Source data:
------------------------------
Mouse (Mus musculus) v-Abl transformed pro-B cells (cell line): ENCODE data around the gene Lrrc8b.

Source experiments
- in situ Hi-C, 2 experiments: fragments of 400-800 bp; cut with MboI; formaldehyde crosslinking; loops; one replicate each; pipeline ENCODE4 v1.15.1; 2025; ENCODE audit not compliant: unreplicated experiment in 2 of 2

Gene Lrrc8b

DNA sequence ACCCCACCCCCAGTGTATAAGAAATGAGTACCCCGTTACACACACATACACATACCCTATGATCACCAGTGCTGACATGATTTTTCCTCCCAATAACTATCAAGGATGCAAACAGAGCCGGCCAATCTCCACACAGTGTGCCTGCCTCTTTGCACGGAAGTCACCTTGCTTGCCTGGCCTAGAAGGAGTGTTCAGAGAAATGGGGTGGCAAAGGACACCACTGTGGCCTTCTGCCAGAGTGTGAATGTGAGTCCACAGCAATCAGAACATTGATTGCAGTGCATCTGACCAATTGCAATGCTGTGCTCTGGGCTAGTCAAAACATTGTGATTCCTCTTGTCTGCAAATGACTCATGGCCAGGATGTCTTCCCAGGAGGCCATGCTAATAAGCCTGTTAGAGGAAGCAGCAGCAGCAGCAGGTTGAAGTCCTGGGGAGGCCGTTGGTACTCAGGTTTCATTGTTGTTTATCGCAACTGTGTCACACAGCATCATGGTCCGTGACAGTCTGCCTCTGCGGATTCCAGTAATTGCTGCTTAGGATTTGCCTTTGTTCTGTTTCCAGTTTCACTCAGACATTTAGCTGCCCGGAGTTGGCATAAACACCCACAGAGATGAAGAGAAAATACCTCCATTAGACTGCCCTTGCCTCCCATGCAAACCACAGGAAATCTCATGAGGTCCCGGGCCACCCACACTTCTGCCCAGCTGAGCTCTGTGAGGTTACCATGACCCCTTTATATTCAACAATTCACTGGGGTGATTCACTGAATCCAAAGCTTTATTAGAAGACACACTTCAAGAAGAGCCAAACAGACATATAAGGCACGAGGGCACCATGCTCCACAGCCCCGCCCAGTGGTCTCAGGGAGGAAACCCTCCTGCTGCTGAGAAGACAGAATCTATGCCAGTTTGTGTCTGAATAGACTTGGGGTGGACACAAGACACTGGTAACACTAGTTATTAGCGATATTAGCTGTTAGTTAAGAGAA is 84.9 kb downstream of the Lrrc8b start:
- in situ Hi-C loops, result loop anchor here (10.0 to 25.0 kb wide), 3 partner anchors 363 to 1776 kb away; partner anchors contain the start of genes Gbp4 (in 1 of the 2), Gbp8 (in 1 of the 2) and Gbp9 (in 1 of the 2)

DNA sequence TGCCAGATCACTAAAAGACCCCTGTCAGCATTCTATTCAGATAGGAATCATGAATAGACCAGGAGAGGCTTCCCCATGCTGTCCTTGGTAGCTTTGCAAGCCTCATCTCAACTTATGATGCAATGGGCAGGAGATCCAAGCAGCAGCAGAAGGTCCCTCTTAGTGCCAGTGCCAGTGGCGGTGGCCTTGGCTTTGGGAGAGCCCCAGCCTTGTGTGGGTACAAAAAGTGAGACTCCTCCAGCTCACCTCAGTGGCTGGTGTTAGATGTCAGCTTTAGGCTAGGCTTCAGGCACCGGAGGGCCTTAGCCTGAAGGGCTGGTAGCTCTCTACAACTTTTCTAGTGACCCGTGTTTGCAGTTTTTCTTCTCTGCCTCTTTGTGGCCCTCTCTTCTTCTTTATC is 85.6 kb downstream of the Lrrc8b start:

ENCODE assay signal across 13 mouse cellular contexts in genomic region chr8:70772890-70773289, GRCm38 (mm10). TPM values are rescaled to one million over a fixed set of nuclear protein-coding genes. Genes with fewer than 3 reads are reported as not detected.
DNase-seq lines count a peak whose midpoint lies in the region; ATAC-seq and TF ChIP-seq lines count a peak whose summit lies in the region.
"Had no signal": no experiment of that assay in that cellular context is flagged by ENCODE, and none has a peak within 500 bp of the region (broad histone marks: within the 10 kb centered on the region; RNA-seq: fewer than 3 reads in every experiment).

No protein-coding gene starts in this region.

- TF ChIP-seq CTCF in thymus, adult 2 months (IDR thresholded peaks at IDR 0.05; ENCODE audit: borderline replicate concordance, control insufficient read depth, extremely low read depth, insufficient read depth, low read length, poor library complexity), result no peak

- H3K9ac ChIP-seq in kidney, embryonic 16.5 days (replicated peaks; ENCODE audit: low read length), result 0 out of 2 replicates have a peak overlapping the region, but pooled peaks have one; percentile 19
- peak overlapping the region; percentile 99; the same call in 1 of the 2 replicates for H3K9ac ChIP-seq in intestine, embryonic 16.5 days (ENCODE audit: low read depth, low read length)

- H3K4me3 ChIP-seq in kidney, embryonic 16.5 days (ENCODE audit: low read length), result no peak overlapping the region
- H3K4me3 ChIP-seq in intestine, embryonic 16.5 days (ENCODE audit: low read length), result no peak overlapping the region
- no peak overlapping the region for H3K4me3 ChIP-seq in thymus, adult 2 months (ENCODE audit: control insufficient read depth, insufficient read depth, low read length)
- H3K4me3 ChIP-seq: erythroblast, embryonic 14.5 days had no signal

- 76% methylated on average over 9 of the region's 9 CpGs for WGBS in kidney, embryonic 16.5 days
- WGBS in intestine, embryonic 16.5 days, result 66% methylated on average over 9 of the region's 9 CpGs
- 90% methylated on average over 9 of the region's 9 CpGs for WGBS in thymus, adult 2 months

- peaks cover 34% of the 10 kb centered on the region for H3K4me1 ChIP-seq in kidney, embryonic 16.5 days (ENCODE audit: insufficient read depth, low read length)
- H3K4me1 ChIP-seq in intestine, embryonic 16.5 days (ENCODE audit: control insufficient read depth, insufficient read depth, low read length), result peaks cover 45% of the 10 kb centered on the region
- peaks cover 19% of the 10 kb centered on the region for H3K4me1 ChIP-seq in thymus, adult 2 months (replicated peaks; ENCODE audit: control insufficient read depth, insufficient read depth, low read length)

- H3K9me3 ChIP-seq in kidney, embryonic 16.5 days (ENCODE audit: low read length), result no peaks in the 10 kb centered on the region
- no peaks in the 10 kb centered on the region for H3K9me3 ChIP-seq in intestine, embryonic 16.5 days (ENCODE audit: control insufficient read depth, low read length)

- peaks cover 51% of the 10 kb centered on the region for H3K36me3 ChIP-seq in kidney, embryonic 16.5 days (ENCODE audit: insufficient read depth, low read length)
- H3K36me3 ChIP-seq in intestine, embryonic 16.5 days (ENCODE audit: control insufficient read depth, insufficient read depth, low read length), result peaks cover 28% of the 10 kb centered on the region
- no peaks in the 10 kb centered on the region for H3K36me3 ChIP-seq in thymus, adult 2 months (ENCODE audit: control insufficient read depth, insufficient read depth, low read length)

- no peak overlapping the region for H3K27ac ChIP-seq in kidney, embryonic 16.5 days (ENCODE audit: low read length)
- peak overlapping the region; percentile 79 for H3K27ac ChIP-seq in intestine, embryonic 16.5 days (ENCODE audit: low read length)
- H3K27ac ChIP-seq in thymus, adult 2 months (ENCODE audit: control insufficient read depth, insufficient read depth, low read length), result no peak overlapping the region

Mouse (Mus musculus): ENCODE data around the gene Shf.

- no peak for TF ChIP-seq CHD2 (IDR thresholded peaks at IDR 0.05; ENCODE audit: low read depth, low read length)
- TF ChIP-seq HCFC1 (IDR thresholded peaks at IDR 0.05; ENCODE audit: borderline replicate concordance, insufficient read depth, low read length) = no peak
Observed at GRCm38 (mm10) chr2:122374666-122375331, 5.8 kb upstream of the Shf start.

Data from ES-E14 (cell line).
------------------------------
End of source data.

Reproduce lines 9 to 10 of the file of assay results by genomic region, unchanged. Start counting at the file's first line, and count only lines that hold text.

DNase-seq lines count a peak whose midpoint lies in the region; ATAC-seq and TF ChIP-seq lines count a peak whose summit lies in the region.
"Had no signal": no experiment of that assay in that cellular context is flagged by ENCODE, and none has a peak within 500 bp of the region (broad histone marks: within the 10 kb centered on the region; RNA-seq: fewer than 3 reads in every experiment).